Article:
All rechargeable batteries are designed to withstand a particular number of discharges and charges. How often your battery is charged will have an impact on how long it lasts.

Of course, when you’re using your battery, you can’t avoid charging it and the more you do, the quicker it will degrade.

When the battery reaches its maximum number of charging cycles, it won’t just stop working immediately. Instead, it will stop being able to store as much energy and will likely struggle to output that energy as efficiently. When this happens, you know it’s time to buy a new one.


Temperature can play a significant role in the lifespan of a solar battery. Most batteries are designed to work within a specific temperature range and this will usually be detailed in the product listing so you can choose something that suits the climate in which it will be installed.

When batteries are exposed to extreme temperatures (hot or cold), this affects their performance and can decrease their lifespan.

Fortunately, the UK doesn’t usually receive temperatures that are extreme enough to affect the battery’s performance but it’s still something worth keeping in mind.

Most solar batteries are designed to work optimally between -20ºC and 50ºC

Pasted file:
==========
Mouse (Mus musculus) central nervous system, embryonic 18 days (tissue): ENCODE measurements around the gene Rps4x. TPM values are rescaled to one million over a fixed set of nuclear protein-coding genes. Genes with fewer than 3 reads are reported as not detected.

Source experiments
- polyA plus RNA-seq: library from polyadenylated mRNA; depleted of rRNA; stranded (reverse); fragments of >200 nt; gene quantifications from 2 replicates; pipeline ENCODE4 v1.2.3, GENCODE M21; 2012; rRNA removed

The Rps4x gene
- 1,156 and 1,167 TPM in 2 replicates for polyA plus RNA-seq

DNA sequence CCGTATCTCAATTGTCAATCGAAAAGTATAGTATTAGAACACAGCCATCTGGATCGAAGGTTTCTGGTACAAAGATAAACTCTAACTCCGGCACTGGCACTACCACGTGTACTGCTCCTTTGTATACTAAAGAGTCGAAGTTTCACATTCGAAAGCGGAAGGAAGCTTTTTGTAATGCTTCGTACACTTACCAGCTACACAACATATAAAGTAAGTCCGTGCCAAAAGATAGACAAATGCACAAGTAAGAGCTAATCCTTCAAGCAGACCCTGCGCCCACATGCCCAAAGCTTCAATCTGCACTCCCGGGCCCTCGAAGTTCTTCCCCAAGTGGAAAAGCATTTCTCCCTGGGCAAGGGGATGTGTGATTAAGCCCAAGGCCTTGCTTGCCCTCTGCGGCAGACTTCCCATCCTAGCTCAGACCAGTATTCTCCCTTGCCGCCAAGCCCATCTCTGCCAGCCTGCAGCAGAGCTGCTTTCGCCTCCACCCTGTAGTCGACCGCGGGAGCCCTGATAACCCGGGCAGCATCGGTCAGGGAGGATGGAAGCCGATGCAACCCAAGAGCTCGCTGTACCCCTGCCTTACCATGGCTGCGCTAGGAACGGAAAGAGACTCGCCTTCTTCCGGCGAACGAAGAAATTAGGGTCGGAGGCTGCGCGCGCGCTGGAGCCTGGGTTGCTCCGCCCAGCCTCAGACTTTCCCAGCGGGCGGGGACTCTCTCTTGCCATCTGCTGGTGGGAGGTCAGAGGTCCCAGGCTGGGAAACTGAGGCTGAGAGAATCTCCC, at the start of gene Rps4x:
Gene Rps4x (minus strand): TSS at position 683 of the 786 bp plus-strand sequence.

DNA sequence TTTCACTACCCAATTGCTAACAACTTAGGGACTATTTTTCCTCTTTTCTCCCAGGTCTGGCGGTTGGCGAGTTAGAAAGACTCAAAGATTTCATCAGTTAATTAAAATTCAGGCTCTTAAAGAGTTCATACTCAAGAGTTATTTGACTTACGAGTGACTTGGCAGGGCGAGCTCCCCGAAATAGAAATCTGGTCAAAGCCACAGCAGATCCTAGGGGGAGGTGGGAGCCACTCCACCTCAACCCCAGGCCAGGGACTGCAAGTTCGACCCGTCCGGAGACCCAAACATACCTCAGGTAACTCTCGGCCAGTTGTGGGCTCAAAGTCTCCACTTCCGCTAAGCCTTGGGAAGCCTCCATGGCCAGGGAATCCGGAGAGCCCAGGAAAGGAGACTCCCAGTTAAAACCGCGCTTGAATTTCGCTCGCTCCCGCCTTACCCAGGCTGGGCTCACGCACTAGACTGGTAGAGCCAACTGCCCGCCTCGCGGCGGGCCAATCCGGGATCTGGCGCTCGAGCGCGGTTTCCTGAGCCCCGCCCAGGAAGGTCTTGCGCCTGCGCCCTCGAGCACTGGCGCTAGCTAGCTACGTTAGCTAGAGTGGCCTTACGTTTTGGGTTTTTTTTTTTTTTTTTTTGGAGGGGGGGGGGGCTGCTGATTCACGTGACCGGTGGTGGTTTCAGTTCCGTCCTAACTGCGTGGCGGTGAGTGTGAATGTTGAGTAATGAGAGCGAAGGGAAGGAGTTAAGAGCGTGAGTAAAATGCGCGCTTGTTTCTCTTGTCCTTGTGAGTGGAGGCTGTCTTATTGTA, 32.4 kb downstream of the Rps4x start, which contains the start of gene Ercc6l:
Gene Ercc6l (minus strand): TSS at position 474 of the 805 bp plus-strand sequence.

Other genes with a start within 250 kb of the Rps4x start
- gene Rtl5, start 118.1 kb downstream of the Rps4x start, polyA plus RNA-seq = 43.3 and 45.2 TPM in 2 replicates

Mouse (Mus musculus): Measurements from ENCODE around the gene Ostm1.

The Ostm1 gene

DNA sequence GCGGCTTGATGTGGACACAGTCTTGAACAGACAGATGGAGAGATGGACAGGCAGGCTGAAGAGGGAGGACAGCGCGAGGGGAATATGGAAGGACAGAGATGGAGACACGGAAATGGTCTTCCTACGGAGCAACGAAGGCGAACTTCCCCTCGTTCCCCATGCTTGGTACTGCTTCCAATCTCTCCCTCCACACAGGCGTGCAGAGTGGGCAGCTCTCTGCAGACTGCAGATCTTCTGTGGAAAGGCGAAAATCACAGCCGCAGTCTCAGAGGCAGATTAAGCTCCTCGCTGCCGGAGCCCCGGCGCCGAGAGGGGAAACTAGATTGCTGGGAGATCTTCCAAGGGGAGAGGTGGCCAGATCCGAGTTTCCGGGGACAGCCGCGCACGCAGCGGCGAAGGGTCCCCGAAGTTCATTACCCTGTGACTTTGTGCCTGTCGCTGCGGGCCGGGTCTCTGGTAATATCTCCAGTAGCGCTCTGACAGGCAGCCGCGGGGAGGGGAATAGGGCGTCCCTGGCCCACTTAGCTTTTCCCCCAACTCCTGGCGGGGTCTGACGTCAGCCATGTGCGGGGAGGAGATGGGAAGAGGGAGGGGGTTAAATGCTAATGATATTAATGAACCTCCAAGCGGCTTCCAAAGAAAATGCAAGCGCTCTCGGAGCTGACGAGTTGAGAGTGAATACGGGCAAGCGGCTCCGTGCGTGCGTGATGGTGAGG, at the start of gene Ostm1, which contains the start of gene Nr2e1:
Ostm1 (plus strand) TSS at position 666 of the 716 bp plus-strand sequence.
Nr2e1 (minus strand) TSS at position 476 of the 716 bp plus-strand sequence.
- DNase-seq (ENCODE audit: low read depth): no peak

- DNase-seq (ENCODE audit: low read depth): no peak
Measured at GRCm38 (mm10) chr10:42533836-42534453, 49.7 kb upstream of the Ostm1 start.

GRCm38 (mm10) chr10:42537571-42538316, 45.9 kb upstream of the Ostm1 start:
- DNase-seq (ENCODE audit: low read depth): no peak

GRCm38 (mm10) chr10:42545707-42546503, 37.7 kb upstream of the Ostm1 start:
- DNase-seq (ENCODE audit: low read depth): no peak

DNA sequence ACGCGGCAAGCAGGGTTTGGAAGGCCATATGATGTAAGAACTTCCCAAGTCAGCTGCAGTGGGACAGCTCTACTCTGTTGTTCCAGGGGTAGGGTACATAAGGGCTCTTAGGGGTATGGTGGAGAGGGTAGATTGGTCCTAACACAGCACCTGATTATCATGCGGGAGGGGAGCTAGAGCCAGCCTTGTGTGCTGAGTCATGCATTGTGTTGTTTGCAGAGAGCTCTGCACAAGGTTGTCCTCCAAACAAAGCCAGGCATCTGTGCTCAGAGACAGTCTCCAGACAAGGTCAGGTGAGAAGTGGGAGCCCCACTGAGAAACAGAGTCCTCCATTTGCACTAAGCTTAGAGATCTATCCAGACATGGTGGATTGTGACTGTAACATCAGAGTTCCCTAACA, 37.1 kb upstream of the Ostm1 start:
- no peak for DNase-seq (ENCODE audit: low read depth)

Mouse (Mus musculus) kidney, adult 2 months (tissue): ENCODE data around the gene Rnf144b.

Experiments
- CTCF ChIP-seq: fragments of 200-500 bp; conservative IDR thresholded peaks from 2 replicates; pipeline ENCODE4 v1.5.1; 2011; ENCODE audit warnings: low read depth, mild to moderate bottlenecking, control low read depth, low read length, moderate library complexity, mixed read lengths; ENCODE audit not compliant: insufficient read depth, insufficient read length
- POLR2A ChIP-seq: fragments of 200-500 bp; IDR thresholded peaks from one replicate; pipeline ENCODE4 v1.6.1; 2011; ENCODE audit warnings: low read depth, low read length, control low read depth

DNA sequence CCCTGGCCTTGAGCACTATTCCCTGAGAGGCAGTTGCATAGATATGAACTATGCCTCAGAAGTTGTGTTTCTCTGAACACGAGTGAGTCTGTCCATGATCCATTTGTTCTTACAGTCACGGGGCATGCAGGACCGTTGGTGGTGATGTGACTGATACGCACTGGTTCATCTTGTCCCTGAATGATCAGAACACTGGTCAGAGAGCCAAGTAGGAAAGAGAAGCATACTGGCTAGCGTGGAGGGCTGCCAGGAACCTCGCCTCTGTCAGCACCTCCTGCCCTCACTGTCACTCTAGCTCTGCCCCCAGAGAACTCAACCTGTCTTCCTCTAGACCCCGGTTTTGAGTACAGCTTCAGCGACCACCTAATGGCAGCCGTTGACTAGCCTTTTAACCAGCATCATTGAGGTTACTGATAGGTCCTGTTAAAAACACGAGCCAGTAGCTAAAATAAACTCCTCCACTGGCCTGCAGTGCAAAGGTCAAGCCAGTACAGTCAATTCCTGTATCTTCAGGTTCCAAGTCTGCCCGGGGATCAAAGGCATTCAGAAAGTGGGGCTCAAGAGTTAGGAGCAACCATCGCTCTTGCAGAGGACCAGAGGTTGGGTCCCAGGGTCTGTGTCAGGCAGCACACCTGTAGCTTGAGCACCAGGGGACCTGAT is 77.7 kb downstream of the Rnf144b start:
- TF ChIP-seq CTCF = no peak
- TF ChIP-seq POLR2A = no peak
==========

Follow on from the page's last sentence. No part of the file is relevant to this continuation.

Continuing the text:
Battery Environment

While temperature is one environmental factor that can affect the battery’s lifespan, the environment in which it is placed can also play a role.

It is possible to store your solar battery outside but when it is exposed to the elements, this is sure to impact how long it lasts.

For this reason, many homeowners choose to place it in a garage or other outbuilding where it will be better protected. If this isn’t possible, even placing the battery in a sheltered outdoor area could be enough to afford it the correct protection.


Taking good care of your solar batteries will, like any product, ensure a healthy lifespan. As I have mentioned, choosing a good location can play an important role in this but there are other factors to consider in terms of maintenance.

While solar batteries don’t require a whole lot of looking after, keeping them clean is a good way to maintain them. This can be done using a mixture of baking soda and water applied with a battery terminal brush.

In the unlikely event that anything goes wrong with your battery before its lifespan is over, addressing the problem quickly will ensure it doesn’t die before its time.

Do Solar Batteries Come With A Warranty?

Having a warranty gives you the peace of mind that, if anything goes wrong, you won’t be left to foot the bill. Keep in mind that warranties usually come with stipulations such as the correct use and maintenance of the product. You’ll usually also need to register your purchase in order for the warranty to be valid. Not doing these things could void the warranty and then you won’t be covered in the event of failure.

The length of time your battery is covered under its warranty can vary greatly between manufacturers and battery types.

For example, lead acid batteries typically have a much lower warranty than their lithium ion counterparts which could be covered for up to ten years.

It’s always important to check the warranty details before making a purchase so you are able to get something that meets your needs and gives you the cover you require.